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Agricultural pollution

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There are countless sources of water pollutions that exist today due to our industrious and technologically advanced lifestyles. However, the most vexing is caused by the most basic necessity for survival, Agricultural Pollution. Agricultural Pollution is defined as, “ liquid and solid wastes from all types of farming activities, including run-off from pesticide and fertilizer use, and from feedlots; erosion and dust from ploughing; animal manure and carcasses; and crop residues and debris. In essence Agricultural Pollution is a nonpoint source water pollutant since it comes from various locations and cannot be pinpointed” (EPA-web). Although there are many practices already in place that will decrease the pollution, increase productivity, and save farmers money in the long run, the farmers are careful to change practices.

Sedimentation

The most prevalent source of agricultural water pollution is soil that is washed off of fields. These fields have been treated with fertilizers and pesticides, which over time have accumulated heavy metals that are then transferred to lakes and streams. The excess particles cloud the water blocking vital oxygen and sun for the aquatic plants.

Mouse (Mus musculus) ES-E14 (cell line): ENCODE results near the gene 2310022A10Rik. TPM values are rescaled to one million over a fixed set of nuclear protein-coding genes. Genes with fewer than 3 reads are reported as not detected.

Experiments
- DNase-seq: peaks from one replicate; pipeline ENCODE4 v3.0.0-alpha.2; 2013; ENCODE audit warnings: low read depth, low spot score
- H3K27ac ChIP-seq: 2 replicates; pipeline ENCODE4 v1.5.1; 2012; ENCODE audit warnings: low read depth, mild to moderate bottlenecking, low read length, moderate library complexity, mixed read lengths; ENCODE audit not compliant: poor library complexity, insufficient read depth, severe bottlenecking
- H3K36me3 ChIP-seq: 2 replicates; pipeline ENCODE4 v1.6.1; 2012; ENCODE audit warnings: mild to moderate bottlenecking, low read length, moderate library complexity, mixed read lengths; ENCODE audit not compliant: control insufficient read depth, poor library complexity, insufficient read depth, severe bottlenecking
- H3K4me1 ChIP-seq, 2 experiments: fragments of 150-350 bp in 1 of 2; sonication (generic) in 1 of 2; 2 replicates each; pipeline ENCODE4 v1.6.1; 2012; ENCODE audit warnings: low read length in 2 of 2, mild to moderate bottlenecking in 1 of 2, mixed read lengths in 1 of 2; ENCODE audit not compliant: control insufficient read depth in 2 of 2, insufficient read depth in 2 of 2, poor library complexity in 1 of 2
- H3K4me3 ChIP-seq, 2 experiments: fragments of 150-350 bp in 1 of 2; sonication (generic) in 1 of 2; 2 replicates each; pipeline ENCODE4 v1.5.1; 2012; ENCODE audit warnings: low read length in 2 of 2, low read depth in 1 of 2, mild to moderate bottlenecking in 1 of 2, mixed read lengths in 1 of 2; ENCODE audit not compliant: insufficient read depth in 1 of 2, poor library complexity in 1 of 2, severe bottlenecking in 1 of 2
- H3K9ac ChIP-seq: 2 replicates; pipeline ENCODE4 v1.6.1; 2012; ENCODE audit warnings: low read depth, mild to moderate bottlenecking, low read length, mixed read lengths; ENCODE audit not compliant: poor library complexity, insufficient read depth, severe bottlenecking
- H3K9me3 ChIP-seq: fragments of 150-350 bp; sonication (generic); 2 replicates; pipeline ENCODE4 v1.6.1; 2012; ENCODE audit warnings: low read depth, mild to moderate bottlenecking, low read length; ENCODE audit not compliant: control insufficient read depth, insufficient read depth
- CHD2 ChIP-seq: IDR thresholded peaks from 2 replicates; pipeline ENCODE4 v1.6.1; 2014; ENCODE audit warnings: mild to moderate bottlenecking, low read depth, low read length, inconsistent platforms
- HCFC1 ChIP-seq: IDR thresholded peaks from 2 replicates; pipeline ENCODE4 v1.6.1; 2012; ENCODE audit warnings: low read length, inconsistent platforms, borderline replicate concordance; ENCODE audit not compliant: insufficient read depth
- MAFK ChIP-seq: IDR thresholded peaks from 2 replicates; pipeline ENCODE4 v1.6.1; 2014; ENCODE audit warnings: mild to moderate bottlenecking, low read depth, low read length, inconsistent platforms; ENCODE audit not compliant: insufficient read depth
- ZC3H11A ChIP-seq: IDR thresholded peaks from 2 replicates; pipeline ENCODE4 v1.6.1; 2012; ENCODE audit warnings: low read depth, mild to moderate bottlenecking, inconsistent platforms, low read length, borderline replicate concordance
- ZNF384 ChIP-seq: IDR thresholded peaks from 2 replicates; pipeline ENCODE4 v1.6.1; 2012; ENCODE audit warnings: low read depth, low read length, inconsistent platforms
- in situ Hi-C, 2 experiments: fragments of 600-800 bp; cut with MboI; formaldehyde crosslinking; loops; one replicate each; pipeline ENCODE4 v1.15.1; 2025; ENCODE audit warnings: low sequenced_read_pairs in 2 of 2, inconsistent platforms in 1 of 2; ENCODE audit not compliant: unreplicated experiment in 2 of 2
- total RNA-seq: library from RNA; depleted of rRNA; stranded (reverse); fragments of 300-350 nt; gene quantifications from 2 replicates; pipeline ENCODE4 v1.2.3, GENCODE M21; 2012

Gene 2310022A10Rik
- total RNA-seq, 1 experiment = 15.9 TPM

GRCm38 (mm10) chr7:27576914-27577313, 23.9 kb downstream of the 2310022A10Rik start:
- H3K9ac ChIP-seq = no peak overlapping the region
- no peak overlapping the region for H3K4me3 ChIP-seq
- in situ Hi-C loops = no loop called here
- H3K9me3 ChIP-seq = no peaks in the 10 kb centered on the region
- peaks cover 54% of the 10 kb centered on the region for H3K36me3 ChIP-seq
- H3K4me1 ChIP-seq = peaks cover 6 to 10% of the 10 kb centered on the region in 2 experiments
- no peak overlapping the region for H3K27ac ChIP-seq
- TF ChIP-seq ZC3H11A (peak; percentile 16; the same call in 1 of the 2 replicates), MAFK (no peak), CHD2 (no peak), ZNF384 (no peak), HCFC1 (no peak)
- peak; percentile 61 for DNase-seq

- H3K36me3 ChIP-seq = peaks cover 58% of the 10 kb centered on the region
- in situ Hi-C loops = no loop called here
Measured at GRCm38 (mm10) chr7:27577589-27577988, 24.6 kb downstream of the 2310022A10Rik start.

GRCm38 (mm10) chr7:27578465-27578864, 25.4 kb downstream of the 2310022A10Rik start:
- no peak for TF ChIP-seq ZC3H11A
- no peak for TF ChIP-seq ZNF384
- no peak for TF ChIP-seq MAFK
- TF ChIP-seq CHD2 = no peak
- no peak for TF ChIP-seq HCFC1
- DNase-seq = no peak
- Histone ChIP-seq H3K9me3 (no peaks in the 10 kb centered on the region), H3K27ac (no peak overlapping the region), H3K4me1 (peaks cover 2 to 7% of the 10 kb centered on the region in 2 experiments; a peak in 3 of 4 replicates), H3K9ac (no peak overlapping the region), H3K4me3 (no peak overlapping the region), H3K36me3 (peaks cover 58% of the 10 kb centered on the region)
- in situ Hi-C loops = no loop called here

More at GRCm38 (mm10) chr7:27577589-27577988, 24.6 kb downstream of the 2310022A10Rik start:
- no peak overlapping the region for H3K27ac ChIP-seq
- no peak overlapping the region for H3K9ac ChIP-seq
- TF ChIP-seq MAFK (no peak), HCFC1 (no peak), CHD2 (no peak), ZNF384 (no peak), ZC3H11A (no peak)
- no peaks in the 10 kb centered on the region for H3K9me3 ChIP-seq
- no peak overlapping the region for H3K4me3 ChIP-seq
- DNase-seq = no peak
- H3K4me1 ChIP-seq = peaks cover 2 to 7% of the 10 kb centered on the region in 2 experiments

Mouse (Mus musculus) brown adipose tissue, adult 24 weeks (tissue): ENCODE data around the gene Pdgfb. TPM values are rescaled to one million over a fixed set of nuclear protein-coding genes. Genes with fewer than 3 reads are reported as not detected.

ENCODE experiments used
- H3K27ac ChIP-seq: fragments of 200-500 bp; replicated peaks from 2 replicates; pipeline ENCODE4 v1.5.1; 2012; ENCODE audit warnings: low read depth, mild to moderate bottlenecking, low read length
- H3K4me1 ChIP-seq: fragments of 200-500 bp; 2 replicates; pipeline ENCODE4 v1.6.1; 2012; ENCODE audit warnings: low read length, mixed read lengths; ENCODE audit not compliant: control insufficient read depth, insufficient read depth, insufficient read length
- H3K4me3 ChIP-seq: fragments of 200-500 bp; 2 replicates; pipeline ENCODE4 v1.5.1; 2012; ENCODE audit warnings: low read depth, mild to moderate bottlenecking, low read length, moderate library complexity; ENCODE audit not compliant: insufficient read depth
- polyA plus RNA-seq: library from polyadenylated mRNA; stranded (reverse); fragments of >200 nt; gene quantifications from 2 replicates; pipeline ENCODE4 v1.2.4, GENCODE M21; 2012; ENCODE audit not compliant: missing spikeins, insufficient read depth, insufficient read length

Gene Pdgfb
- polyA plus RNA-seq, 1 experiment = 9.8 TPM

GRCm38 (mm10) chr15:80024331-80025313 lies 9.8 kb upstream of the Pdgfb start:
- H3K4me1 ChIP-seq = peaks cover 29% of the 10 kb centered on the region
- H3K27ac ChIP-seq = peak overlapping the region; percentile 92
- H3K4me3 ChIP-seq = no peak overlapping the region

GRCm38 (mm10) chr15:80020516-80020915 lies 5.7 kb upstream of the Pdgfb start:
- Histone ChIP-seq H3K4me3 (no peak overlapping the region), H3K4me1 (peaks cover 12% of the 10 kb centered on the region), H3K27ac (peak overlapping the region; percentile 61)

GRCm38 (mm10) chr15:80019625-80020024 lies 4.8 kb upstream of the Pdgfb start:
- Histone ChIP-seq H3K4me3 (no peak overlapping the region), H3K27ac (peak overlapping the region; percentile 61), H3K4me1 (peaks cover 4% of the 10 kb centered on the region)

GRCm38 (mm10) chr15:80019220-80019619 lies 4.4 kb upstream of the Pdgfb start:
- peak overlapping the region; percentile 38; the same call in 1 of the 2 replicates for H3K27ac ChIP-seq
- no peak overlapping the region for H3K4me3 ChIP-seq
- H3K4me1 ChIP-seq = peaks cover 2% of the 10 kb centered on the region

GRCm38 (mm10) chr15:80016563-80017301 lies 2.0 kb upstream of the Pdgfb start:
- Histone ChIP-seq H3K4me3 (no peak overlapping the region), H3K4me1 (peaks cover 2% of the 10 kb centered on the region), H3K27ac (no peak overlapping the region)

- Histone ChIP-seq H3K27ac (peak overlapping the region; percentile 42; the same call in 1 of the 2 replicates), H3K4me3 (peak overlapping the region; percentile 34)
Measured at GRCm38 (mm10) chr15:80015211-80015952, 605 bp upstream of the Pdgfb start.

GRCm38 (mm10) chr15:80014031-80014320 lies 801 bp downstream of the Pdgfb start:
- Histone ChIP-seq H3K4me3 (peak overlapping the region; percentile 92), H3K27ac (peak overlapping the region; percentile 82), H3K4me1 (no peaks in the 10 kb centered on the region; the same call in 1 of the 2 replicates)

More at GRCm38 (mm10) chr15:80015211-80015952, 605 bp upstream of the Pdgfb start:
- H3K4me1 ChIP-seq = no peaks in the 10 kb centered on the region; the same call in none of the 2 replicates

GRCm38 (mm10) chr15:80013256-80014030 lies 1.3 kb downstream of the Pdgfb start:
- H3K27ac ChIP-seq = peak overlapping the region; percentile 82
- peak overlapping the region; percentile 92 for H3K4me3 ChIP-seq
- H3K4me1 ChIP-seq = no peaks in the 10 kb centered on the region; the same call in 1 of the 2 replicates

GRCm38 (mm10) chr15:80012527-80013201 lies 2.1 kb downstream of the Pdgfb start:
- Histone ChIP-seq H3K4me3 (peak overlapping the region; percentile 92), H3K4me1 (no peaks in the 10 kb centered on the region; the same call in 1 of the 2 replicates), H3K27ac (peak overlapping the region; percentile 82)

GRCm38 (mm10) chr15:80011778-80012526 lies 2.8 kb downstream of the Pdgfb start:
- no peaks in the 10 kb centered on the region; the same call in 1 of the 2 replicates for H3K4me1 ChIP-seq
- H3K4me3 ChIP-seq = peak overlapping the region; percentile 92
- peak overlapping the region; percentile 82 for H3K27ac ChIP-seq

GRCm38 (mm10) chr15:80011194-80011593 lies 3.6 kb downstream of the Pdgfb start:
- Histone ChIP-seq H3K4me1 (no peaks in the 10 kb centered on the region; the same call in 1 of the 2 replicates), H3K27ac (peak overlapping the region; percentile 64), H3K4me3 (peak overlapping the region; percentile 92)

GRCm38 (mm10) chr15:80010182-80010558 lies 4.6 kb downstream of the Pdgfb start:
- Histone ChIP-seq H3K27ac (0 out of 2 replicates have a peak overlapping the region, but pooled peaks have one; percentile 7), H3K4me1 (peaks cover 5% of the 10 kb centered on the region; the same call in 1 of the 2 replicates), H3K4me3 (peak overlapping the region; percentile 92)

Nutrients

Farmers apply nutrients such as nitrogen, phosphorus, manure, and potassium in the form of fertilizers to produce a better product for the consumers. When these sources exceed the plants needs or if these nutrients are applied before a heavy rain then the opportunity for these excess to wash into aquatic ecosystems exists.

Animal Feeding Practices

Farmers can efficiently feed and maintain livestock by confining them into small areas or lots. This presents a problem. Hundreds to millions of tons of manure is produced and ineffectively d...

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